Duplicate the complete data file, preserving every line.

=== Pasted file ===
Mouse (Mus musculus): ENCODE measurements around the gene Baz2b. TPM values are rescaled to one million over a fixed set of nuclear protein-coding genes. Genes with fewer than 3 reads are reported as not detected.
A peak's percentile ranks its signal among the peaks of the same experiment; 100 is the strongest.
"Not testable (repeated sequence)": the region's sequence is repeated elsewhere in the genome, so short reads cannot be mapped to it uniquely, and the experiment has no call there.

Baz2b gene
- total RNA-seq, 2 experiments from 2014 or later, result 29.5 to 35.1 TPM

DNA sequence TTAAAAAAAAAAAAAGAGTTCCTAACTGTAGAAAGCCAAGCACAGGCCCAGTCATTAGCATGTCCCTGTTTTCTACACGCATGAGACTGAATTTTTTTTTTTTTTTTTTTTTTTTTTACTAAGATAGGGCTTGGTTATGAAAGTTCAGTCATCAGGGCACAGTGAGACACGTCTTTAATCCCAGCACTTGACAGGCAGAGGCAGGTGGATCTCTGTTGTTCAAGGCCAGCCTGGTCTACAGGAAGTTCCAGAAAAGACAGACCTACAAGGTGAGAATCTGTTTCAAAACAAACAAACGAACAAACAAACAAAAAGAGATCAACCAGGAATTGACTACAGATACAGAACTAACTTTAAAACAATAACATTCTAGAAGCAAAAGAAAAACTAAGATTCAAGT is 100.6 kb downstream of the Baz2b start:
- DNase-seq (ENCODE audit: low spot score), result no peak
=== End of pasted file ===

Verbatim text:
Mouse (Mus musculus): ENCODE measurements around the gene Baz2b. TPM values are rescaled to one million over a fixed set of nuclear protein-coding genes. Genes with fewer than 3 reads are reported as not detected.
A peak's percentile ranks its signal among the peaks of the same experiment; 100 is the strongest.
"Not testable (repeated sequence)": the region's sequence is repeated elsewhere in the genome, so short reads cannot be mapped to it uniquely, and the experiment has no call there.

Baz2b gene
- total RNA-seq, 2 experiments from 2014 or later, result 29.5 to 35.1 TPM

DNA sequence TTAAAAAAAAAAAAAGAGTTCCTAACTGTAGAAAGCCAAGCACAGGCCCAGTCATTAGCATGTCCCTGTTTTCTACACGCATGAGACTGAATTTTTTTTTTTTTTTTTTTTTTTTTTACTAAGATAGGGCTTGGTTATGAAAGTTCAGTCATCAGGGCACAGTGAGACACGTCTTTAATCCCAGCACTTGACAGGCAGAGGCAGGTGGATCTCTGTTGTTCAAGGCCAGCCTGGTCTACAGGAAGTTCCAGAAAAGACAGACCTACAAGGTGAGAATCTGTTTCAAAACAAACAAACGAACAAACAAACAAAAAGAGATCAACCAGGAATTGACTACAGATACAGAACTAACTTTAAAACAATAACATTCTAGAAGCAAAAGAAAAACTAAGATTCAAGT is 100.6 kb downstream of the Baz2b start:
- DNase-seq (ENCODE audit: low spot score), result no peak